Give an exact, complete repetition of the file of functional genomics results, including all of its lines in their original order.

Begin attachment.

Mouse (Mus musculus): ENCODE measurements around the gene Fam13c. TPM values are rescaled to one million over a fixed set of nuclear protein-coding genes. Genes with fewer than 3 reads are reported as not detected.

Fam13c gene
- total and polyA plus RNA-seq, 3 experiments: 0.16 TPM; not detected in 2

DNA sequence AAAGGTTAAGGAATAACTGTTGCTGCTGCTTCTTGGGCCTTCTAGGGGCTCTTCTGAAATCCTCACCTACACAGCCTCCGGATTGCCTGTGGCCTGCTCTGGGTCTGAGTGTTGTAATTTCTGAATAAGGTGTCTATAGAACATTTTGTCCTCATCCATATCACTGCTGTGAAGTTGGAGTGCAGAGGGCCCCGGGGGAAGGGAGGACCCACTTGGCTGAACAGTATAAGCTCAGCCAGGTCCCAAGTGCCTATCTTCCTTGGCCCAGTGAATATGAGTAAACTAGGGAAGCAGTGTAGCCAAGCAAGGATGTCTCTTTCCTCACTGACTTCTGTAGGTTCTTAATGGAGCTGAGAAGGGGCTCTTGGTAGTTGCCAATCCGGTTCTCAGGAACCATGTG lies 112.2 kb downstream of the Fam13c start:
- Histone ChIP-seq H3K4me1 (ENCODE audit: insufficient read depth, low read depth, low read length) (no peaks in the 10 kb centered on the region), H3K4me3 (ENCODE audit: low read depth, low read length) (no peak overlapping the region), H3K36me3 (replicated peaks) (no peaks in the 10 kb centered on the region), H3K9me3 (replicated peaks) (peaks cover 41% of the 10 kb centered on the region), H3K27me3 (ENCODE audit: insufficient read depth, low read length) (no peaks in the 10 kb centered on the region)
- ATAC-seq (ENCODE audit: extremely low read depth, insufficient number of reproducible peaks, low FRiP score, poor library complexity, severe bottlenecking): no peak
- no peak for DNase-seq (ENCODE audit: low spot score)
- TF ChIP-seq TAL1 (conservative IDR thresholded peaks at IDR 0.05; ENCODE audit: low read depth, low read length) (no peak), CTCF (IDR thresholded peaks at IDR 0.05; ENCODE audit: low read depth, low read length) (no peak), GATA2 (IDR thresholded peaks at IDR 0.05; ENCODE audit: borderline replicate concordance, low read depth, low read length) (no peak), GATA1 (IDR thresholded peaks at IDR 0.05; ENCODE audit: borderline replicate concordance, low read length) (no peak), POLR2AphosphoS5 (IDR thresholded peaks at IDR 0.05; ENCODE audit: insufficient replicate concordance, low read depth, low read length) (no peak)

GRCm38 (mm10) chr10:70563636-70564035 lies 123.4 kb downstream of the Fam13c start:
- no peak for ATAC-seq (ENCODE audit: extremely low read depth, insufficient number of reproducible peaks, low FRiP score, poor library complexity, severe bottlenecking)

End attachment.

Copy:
Mouse (Mus musculus): ENCODE measurements around the gene Fam13c. TPM values are rescaled to one million over a fixed set of nuclear protein-coding genes. Genes with fewer than 3 reads are reported as not detected.

Fam13c gene
- total and polyA plus RNA-seq, 3 experiments: 0.16 TPM; not detected in 2

DNA sequence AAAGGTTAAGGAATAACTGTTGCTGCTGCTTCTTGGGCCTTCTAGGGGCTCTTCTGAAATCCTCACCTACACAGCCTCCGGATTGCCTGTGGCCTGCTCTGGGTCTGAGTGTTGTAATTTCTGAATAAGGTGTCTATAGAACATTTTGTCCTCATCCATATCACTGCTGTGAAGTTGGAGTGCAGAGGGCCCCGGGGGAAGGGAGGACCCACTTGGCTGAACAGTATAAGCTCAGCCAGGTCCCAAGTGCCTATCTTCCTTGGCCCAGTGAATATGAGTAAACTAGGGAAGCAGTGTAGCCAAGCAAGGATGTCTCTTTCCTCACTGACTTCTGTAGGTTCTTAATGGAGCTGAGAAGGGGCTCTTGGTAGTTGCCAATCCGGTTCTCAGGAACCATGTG lies 112.2 kb downstream of the Fam13c start:
- Histone ChIP-seq H3K4me1 (ENCODE audit: insufficient read depth, low read depth, low read length) (no peaks in the 10 kb centered on the region), H3K4me3 (ENCODE audit: low read depth, low read length) (no peak overlapping the region), H3K36me3 (replicated peaks) (no peaks in the 10 kb centered on the region), H3K9me3 (replicated peaks) (peaks cover 41% of the 10 kb centered on the region), H3K27me3 (ENCODE audit: insufficient read depth, low read length) (no peaks in the 10 kb centered on the region)
- ATAC-seq (ENCODE audit: extremely low read depth, insufficient number of reproducible peaks, low FRiP score, poor library complexity, severe bottlenecking): no peak
- no peak for DNase-seq (ENCODE audit: low spot score)
- TF ChIP-seq TAL1 (conservative IDR thresholded peaks at IDR 0.05; ENCODE audit: low read depth, low read length) (no peak), CTCF (IDR thresholded peaks at IDR 0.05; ENCODE audit: low read depth, low read length) (no peak), GATA2 (IDR thresholded peaks at IDR 0.05; ENCODE audit: borderline replicate concordance, low read depth, low read length) (no peak), GATA1 (IDR thresholded peaks at IDR 0.05; ENCODE audit: borderline replicate concordance, low read length) (no peak), POLR2AphosphoS5 (IDR thresholded peaks at IDR 0.05; ENCODE audit: insufficient replicate concordance, low read depth, low read length) (no peak)

GRCm38 (mm10) chr10:70563636-70564035 lies 123.4 kb downstream of the Fam13c start:
- no peak for ATAC-seq (ENCODE audit: extremely low read depth, insufficient number of reproducible peaks, low FRiP score, poor library complexity, severe bottlenecking)